Rob Lippert once again crafts a fantastic set, inviting the audience into the nightclub as well as Georges and Albin’s home. The band is lit from behind one of the windows, like the dancers, and it is a clever way to watch them but still have them discretely tucked away.
The show features a myriad of gorgeous costumes by the talented Sarah Porter. Zaza’s outfits are always stunning, and The Cagelles are dressed to the nines. Meanwhile, Georges and Jean-Michel are kept looking sharp.
Directors Scott Miller and Mike Dowdy-Windsor do what they do best here, which is take an already brilliant show and somehow make it even better. The staging is perfect, with great casting and direction which makes these characters come to life in a lovable and believable fashion. I’ve seen several versions of this story now, but I have certainly found my favorite one at New Line.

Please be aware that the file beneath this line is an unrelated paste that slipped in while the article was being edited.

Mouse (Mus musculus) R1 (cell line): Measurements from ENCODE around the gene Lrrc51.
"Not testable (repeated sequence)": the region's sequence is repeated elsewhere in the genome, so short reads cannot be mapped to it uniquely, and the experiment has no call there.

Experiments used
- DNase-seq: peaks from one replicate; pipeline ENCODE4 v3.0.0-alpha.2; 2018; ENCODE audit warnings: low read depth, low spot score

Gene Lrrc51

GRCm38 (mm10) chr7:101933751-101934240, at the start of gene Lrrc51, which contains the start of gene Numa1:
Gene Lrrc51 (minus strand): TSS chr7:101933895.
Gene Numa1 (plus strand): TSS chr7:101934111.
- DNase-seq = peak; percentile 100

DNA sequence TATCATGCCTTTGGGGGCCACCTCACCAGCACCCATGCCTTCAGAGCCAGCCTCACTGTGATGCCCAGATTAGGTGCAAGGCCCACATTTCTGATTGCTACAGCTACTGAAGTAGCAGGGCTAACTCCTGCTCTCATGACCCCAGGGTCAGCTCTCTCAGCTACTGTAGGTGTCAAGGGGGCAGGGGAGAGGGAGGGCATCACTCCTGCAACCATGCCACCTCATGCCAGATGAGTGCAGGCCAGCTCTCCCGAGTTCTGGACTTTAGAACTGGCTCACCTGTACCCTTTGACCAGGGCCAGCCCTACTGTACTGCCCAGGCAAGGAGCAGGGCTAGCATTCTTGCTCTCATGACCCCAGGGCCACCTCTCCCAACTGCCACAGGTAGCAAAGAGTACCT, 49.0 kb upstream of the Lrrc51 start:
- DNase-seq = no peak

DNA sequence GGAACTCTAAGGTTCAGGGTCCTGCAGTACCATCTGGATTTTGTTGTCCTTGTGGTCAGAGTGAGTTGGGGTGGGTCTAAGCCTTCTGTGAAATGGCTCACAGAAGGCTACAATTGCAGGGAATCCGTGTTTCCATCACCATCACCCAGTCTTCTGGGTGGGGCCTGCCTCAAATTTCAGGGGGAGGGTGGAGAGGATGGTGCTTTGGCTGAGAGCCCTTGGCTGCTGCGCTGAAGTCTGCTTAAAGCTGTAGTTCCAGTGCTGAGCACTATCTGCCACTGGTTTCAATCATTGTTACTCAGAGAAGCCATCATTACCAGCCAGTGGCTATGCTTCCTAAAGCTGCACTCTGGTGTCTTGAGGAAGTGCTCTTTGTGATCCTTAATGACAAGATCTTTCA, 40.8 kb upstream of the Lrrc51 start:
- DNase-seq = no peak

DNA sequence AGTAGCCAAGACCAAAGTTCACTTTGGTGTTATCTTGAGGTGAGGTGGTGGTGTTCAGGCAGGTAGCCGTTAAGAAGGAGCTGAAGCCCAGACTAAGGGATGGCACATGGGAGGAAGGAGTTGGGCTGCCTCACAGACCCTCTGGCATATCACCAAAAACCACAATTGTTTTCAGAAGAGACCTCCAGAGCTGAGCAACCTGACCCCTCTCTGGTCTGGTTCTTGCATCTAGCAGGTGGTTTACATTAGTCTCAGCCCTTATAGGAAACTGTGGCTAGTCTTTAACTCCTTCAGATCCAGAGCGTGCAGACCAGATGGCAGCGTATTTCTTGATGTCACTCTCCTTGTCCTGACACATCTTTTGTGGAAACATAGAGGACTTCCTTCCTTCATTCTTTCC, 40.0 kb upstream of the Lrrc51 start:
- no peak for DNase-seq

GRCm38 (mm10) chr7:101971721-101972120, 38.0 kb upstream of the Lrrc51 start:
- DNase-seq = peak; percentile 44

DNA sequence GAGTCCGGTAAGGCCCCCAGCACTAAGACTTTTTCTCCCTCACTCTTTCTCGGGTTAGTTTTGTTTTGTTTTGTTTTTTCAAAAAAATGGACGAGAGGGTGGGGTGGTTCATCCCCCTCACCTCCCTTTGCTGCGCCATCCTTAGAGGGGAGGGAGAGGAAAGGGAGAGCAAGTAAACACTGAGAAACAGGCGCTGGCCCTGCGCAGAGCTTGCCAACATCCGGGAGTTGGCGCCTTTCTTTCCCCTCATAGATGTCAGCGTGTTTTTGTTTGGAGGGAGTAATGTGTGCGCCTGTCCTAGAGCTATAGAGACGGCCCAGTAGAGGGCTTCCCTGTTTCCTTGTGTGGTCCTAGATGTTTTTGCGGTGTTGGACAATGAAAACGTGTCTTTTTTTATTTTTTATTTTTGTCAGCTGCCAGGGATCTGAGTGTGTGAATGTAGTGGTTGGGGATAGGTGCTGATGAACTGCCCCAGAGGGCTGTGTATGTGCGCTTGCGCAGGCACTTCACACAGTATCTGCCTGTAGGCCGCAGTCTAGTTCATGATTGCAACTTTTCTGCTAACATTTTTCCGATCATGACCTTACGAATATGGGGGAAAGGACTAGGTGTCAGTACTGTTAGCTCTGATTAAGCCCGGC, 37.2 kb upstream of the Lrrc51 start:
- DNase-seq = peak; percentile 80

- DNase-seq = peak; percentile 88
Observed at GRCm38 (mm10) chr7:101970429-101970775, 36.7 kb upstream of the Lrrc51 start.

“It’s hot and hectic, effervescent and eclectic
At La Cage Aux Folles.”
See La Cage aux Folles at New Line Theatre Thursdays through Saturdays through March 23. Tickets are available through MetroTix, by calling 314-534-1111 or visiting the Fox Theatre box office. For more information, visit newlinetheatre.com.
All photo credit: Jill Ritter Lindberg.